Every year we fund life-saving equipment to keep Sheffield Children's Hospital at the forefront of paediatric care. Thanks to the generosity of our supporters we can keep our hospital’s specialist services special, by providing equipment that goes over and above the NHS provision. Over the years, The Children’s Hospital Charity has donated millions of pounds worth of ground-breaking medical kit and machinery to ensure every child we treat receives the best possible care. But we will never stop wanting better for our children, so we will never stop needing your help.

Room sponsorship

Room sponsorship

As part of The Children’s Hospital Charity’s Make it Better appeal we need to transform our hospital with world class facilities to match the existing world class care. Your support can make that a reality.

By sponsoring a room, you are helping our patients get better in an environment designed with them in mind. With your support, we can fit our consultation room with additions that go above and beyond the standard NHS provision, including enhanced glazing, parent facilities, lighting and equipment.We know the importance of making the clinical more comfortable, and with your help we can achieve it.

To find out more email Tchad Western our corporate fundraisers.

Analysing telescopic rods

Analysing telescopic rods

Telescopic rods are inserted into the bones of patients suffering from Osteogenesis Imperfecta to treat fractures and deformity. These rods grow as the bones of the child grow, avoiding the need for frequent re-operations. However, these devices currently have a high failure rate and re-operations are needed in up to 50% of cases. 

We are funding a research project which analysis's the failed rods once they have been removed. This study aims to help support the design of a new and improved Sheffield Rod, with a far lower failure rate.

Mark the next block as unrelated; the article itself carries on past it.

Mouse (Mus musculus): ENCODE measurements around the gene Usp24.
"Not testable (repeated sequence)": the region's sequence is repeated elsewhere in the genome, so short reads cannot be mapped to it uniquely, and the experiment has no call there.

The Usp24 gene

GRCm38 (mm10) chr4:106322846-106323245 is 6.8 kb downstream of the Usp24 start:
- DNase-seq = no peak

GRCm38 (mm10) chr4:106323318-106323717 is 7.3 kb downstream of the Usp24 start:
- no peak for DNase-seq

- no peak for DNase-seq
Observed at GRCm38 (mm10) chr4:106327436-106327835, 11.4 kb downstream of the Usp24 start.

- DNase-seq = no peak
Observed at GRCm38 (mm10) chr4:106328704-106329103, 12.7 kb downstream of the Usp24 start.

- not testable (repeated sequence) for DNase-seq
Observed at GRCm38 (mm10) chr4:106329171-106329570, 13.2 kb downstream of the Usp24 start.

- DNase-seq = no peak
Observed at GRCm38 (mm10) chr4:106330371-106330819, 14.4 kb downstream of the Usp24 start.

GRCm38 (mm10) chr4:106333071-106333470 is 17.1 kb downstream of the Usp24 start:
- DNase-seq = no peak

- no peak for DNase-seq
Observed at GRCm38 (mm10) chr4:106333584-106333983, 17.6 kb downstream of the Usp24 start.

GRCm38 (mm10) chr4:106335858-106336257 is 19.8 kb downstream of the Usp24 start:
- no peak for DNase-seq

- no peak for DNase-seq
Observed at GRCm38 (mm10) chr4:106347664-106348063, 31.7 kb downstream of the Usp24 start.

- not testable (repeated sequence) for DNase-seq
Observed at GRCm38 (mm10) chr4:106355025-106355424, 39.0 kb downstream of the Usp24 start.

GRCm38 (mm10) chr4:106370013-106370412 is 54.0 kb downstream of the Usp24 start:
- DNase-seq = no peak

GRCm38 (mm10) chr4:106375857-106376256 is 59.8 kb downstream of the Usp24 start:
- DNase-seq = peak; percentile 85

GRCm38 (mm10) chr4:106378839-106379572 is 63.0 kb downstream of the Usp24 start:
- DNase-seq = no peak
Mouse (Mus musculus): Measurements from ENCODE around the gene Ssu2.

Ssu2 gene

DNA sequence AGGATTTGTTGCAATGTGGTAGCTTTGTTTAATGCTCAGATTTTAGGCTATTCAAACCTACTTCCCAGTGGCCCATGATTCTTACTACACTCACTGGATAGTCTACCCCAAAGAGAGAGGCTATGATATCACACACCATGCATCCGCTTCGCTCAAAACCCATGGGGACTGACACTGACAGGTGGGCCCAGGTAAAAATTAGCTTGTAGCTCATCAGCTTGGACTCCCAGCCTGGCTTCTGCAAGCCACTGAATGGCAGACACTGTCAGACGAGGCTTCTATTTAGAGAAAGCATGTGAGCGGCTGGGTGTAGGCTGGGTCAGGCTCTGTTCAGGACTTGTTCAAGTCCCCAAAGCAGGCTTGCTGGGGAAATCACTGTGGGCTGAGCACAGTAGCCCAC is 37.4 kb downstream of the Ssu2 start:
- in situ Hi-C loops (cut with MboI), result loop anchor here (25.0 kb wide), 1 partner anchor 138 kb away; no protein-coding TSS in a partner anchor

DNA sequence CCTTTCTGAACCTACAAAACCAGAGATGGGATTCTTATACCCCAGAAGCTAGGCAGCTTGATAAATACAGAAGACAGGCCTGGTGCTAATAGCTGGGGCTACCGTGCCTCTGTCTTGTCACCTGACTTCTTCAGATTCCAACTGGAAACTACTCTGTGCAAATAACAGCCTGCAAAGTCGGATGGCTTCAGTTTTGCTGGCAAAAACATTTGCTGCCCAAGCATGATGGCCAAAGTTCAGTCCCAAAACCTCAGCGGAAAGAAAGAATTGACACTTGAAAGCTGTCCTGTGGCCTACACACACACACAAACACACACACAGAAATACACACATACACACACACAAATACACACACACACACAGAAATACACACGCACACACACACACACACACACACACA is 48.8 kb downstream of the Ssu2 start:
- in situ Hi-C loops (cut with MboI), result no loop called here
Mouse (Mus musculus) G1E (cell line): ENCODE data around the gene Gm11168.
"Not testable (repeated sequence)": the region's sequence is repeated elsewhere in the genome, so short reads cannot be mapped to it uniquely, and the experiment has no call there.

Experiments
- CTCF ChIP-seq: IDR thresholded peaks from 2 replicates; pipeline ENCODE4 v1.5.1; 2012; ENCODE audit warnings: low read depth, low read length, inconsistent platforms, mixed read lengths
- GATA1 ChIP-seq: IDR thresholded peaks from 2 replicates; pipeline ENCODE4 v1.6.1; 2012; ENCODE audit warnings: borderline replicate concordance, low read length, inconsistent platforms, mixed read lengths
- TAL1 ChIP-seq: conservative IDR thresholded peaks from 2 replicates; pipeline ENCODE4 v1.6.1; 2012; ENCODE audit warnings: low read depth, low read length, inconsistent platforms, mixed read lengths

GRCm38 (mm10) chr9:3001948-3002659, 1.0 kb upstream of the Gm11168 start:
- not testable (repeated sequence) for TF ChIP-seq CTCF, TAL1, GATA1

Play specialists

Play specialists

At Sheffield Children's Hospital, a team of play specialists work hard to help make hospital stays that bit easier for our young patients. 

They work to provide entertainment, fun and distraction for children of all ages - taking their minds of painful treatments and breaking up long stays on the wards.

Our charity helps make their job easier, by funding craft materials, toys and games to ensure our children can play and take part in activities while in hospital. Each year, we need to raise £5000 to donate to the team so they can continue doing their amazing work.

Cystic Fibrosis Unit

Cystic Fibrosis Unit

Artfelt are working with designers Thomas.Matthews, who delivered a successful project (pictured) in our new Theatres Department last year. They will be providing colourful artwork for the waiting room and consulting rooms in our Cystic Fibrosis Unit. The artwork will provide much needed interest and distraction for patients visiting the clinic.

Garden spaces

Garden spaces

In 2016/17 we need to raise £300,000 to create secure garden spaces in the new wing of our hospital. We have already raised £100,000 but we still need to raise more to bring the outdoors to the new wing of our hospital. 

This means our children and their families will have somewhere to play outside and get some fresh air, in what is often a difficult time.

Play Tower

Play Tower

Christmas 2016 we all went a bit elfy to fund a giant Play Tower in the new outpatients department of the hospital. This will be a child-friendly space where patients can go for distraction and fun, away from their hospital wards.

When children come in to hospital for a planned appointment or for a procedure they can often be quite anxious. The Play Tower will give them something exciting and adventurous to spot and be a place where they can play and have fun.

Every donation given to the Christmas fund, up to a total value of £100,000, was also matched by Graham Royle of GRI Group, meaning that each contribution will be instantly doubled.

Graham Royle, CEO of GRI Group said, “The Children's Hospital Charity is renowned for funding highly specialised technology for improving patients' treatment but less well known for its hugely important investments in patients' wellbeing. It is believed that relieving stress aids recovery, so this new play tower has massive medical benefits, as well as providing the children with lots of fun.”

Designed by Avanti Architects, the one-of-a-kind tower covers multiple floors and is covered in brightly coloured windows and furnishing – making visiting hospital an adventure for patients.